Conceptualising Security: Cosmopolitan, State, Multilateral & Market Dynamics

ERASMUS LAW LECTURES, Vol. 16, Den Hague: Boom Juridische uitgevers, 2008

45 Pages Posted: 11 Nov 2008 Last revised: 5 Nov 2009

See all articles by Nicholas Dorn

Nicholas Dorn

Institute of Advanced Legal Studies, University of London

Date Written: November 10, 2008

Abstract

How can we understand international and local 'security' today and what are the prospects for its transformation? The present international arrangements - a patchwork of the national security policies of states, private security services contracted to public and private customers at home and abroad, and multilateral institutions such as the United Nations - are in ferment. There is not only partnership but also pursuit of specific and sometimes competing security interests. This paper asks, could 'cosmopolitanism' offer a more inclusive agenda? Looking for empirical evidence, this perspective is found to have been significant in some historical instances, such as environmental security; intelligence analysis in support of sanctions against apartheid; and campaigning to set up the International Criminal Court. Less encouragement arises from experiences of international interventions in conflict situations, for example the experience of DutchBat at Srebrenica; from NGOs' participation in post-conflict capacity-building, for example in anti-corruption narratives that backfire by undermining democracy; and from consideration of the possibility that truth and reconciliation tribunals, although inclusive, may be interpreted as giving 'permission' for criminality. It is critically concluded that, whilst cosmopolitanism may sometimes be able to ameliorate situations when it acts as a 'ginger group' to more powerful security actors (state, private, multilateral), it is prone to error and unintended consequences in the rare cases in which it attains ascendancy. [Publication of full text is by kind permission of the publisher.]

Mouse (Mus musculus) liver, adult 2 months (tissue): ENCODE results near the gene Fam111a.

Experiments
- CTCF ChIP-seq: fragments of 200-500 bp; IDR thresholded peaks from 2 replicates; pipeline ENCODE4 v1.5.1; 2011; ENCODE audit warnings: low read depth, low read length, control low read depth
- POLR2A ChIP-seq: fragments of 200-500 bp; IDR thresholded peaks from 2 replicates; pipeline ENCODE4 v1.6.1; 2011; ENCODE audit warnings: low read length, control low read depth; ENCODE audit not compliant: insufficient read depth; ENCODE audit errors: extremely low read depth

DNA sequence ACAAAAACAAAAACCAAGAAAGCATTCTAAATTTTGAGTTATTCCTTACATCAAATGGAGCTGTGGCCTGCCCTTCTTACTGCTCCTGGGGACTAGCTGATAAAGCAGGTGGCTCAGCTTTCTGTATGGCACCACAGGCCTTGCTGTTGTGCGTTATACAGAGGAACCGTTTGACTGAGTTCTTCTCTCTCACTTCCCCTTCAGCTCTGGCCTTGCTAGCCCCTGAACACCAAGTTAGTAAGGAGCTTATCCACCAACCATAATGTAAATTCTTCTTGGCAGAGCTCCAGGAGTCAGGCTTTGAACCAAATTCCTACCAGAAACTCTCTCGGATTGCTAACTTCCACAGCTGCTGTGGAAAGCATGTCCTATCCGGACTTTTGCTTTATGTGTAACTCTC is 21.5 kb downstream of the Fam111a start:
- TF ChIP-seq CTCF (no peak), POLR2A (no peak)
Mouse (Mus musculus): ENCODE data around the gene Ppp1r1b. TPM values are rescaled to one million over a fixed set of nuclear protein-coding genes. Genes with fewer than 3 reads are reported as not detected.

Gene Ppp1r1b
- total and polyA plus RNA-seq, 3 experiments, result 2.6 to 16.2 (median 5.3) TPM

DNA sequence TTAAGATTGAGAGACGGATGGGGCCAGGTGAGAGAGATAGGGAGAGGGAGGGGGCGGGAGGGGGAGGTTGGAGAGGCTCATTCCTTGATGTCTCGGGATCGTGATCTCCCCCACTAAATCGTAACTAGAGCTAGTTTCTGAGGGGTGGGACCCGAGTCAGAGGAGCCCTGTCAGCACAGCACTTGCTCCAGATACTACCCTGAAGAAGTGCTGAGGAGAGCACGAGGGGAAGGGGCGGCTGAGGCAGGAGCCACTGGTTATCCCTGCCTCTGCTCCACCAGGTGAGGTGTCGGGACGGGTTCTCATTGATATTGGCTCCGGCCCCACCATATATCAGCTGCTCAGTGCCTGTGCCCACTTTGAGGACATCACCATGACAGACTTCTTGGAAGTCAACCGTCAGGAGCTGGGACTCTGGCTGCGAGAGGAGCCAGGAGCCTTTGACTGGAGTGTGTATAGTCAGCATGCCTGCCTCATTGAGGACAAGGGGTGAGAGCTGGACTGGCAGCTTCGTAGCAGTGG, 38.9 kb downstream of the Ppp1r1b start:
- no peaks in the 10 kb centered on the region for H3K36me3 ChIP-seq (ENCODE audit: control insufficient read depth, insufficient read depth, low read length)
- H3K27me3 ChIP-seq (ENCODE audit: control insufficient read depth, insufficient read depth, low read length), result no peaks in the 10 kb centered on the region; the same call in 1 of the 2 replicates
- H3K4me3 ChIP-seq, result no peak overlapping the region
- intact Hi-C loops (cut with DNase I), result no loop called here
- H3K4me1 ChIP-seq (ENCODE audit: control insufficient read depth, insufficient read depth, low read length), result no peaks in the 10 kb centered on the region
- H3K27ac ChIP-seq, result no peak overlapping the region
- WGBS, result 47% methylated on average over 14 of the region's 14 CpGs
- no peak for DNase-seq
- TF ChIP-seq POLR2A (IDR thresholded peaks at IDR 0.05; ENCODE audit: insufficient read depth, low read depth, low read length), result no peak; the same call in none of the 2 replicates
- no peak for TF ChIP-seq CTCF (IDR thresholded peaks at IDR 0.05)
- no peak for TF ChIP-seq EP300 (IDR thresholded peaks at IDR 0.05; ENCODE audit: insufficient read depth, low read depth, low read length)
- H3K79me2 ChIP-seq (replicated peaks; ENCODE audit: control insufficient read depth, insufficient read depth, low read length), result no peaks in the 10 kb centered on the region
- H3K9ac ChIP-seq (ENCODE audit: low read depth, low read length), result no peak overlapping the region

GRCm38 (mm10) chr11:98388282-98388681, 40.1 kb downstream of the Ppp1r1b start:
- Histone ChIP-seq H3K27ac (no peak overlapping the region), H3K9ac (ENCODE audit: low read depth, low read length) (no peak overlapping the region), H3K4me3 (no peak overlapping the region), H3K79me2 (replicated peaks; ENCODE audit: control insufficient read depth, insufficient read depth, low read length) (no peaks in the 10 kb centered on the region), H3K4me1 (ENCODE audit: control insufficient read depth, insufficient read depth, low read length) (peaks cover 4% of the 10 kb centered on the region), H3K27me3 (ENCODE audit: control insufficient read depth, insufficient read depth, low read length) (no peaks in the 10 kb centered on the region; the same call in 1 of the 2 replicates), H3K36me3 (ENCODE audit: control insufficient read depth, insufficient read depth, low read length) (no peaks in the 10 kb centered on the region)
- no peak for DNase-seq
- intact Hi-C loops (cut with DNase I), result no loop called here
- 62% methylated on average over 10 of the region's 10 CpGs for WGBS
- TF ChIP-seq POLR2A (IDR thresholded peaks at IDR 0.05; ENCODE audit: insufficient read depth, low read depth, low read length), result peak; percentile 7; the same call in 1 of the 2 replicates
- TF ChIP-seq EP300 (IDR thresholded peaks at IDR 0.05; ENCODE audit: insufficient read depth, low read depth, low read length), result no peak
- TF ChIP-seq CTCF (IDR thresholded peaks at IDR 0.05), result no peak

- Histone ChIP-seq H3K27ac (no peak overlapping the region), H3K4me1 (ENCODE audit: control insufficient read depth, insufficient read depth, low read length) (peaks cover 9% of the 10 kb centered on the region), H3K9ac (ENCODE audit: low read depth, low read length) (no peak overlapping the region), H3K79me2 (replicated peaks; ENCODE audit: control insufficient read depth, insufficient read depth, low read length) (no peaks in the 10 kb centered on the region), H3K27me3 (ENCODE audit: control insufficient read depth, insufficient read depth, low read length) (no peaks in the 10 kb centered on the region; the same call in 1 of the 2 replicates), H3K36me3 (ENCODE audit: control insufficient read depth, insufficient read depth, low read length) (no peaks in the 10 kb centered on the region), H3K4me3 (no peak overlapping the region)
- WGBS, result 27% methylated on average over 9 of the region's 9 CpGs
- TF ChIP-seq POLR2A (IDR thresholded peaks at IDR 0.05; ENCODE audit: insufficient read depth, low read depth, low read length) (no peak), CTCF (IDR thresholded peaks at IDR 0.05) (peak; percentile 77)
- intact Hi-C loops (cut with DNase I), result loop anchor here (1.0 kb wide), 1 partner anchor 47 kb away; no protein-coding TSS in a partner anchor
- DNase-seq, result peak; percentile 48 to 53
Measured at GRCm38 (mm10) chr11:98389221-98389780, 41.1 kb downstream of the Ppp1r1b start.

Keywords: International, Security, Safety, Cosmopolitanisn, Unintended consequences

JEL Classification: K20, K22, N40, L33

Suggested Citation

Dorn, Nicholas, Conceptualising Security: Cosmopolitan, State, Multilateral & Market Dynamics (November 10, 2008). ERASMUS LAW LECTURES, Vol. 16, Den Hague: Boom Juridische uitgevers, 2008. Available at SSRN: https://ssrn.com/abstract=1185283

Nicholas Dorn (Contact Author)

Institute of Advanced Legal Studies, University of London

Charles Clore House
17 Russell Square
London, WC1B 5DR
United Kingdom

HOME PAGE: http://ials.sas.ac.uk/about/staff/staffres.asp

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